The New York State Capitol, where key housing policy decisions will be made during this week's budget talks.


The New York State Capitol, where key housing policy decisions will be made during this week's budget talks.

As lawmakers in Albany negotiate the budget for the coming year, ending New York’s growing housing insecurity crisis by increasing resources for affordable housing should be a top priority. Nearly one-third of New York City renters are housing insecure, spending at least half of their income on rent, according to The Census Bureau’s Housing and Vacancy Survey. That means 600,000 New Yorkers—nearly the population of Boston—are one missed paycheck or one illness away from homelessness.

The costs of housing insecurity are staggering. Families are forced to make toxic tradeoffs between paying rent and putting food on the table. The stress of unstable housing has severe consequences on both mental and physical health. If families fall into homelessness, our city and state governments spend billions of dollars in temporary shelter, emergency room visits and other social services. In New York City, there are nearly 60,000 people, including almost 25,000 children, sleeping in homeless shelters each night.

While people at many income levels experience housing insecurity, finding affordable housing is especially difficult for the lowest income New Yorkers. One way to tackle this problem head on is to increase funding for the New York State Low-Income Housing Tax Credit Program (SLIHC). SLIHC is a state tax credit that leverages public dollars with private investment to encourage the building or rehabilitation of affordable homes. This tool is critical because it finances housing for a broader range of incomes than other affordable housing subsidies. SLIHC reaches many working class families who can’t afford market rate rent such as those with incomes up to 90 percent of Area Median Income (AMI), or $75,500 per year for a family of four. The higher rents from these families can help offset lower rents for those at greater risk of homelessness, making SLIHC one of the few public resources that can reach extremely low-income families earning 30 percent of AMI, or $25,000 for a family of four.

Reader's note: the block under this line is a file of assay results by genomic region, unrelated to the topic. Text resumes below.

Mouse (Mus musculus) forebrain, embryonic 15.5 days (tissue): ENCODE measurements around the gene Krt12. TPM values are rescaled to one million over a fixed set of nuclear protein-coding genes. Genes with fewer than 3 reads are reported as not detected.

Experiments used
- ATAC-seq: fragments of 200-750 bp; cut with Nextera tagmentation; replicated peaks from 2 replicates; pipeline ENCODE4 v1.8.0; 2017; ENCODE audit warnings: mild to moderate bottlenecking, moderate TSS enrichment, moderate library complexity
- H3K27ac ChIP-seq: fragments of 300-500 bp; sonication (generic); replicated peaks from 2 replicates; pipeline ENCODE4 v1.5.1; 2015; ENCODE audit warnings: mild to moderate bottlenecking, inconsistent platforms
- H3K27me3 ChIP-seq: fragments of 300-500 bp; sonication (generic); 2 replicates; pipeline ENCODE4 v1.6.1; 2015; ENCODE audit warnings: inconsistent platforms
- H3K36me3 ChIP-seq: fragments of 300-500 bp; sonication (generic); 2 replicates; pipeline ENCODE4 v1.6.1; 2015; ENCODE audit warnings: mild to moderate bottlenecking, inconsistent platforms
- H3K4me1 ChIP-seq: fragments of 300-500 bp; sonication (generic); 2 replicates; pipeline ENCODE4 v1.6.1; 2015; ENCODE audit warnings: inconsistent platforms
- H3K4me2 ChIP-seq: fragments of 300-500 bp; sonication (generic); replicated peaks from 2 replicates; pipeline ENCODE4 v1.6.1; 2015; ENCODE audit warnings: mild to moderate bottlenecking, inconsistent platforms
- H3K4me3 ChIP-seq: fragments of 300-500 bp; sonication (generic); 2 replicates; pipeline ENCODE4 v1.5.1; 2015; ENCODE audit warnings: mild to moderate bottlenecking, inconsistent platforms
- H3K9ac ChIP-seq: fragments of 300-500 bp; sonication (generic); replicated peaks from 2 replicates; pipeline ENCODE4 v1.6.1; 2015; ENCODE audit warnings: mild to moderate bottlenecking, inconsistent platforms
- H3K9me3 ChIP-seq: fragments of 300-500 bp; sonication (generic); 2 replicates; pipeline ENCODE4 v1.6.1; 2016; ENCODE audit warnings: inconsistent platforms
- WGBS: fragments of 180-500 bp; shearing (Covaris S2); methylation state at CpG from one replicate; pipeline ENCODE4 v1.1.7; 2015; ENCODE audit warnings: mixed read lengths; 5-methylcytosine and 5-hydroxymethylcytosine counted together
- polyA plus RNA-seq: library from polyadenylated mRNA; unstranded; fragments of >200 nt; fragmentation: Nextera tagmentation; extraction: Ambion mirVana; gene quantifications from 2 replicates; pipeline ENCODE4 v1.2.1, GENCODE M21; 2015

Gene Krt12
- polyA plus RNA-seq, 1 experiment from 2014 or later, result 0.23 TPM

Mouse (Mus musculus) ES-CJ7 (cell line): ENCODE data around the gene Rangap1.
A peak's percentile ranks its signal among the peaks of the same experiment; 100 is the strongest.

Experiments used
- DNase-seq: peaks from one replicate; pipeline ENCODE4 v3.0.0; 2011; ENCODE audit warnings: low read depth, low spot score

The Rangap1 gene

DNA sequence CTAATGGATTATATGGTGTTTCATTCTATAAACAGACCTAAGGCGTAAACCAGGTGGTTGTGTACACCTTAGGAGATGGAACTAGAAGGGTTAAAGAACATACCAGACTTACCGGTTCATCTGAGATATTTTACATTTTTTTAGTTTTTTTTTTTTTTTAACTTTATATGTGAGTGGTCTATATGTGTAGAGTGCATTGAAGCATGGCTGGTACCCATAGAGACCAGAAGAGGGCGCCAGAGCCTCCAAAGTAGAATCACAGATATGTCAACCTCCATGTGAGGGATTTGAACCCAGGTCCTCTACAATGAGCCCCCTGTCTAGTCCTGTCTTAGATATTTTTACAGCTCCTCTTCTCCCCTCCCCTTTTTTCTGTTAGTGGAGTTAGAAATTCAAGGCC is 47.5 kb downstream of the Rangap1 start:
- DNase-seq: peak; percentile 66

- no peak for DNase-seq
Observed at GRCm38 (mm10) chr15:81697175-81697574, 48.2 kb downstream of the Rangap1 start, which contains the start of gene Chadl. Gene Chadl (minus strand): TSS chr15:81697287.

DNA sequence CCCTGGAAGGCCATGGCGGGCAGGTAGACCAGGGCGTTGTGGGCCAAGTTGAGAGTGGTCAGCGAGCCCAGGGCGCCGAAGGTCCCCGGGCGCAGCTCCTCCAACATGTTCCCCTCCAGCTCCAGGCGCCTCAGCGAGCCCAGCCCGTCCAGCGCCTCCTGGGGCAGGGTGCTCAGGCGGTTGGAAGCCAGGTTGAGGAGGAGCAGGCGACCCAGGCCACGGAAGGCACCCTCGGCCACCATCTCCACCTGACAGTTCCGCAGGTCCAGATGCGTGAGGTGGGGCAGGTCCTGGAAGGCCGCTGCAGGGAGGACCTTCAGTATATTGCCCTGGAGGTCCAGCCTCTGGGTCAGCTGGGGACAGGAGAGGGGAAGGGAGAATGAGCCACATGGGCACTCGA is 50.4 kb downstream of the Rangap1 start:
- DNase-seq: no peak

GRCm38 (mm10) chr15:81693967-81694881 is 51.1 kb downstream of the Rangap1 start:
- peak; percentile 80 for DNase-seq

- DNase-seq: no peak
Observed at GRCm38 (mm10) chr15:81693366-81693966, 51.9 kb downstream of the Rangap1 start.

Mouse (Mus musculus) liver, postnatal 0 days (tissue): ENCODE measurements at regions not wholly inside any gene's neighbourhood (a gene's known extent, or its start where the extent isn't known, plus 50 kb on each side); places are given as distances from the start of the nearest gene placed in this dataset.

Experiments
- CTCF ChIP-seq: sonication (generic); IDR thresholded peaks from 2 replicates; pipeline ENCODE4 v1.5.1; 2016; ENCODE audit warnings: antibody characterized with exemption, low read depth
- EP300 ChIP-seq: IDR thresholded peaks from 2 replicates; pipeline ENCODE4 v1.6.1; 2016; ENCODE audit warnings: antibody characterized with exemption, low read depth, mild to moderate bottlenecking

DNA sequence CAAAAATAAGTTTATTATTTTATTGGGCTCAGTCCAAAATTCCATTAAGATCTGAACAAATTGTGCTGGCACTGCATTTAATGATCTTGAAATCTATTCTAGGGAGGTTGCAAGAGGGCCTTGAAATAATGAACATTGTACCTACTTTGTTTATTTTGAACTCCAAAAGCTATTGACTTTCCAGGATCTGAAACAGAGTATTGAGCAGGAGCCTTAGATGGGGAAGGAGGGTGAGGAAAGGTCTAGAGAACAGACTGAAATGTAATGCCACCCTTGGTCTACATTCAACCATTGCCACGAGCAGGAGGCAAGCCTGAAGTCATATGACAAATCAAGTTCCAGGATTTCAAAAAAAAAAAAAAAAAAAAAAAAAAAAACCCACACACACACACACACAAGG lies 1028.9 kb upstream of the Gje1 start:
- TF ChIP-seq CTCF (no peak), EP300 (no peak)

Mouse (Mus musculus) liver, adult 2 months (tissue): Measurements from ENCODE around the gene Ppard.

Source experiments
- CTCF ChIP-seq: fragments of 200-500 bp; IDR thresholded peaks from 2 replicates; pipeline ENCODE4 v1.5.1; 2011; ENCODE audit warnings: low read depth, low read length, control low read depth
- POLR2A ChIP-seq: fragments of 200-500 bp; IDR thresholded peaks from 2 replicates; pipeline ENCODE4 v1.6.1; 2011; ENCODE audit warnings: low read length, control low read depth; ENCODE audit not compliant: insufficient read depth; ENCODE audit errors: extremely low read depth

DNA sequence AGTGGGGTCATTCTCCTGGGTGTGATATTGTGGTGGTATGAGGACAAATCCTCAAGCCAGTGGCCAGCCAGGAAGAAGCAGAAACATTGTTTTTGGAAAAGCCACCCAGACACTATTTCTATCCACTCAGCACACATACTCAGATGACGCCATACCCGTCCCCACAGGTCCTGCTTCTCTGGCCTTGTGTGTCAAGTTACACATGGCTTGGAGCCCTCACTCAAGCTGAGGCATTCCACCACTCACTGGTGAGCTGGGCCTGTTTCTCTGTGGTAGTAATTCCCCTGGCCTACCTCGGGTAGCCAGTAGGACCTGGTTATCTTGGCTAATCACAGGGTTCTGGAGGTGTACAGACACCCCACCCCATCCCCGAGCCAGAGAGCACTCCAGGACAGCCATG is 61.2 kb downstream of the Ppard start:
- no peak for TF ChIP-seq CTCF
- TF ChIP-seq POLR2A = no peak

This tax credit is also an important tool for housing seniors, a rapidly growing population in need of affordable housing. Seniors who depend solely on social security often make too little to afford rent even in affordable housing developments. Seniors with additional income from pensions often make slightly too much to qualify for affordable housing, leaving them struggling to pay rent. Our seniors need the kind of flexibility that comes with SLIHC.

Unfortunately, SLIHC is woefully underfunded today. The current funding level is $8 million per year, while the demand is four times higher. To meet this demand, New York needs to increase funding by an additional $150 million over the next five years.

The annual budget process is a time to set New York’s policy priorities. After years of underinvestment, it’s time to make the most vulnerable New Yorkers—extremely low-income families and seniors—a top priority.

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Judi Kende is vice president and New York market leader at Enterprise Community Partners, Inc., a national organization that creates, preserves and advocates for affordable housing.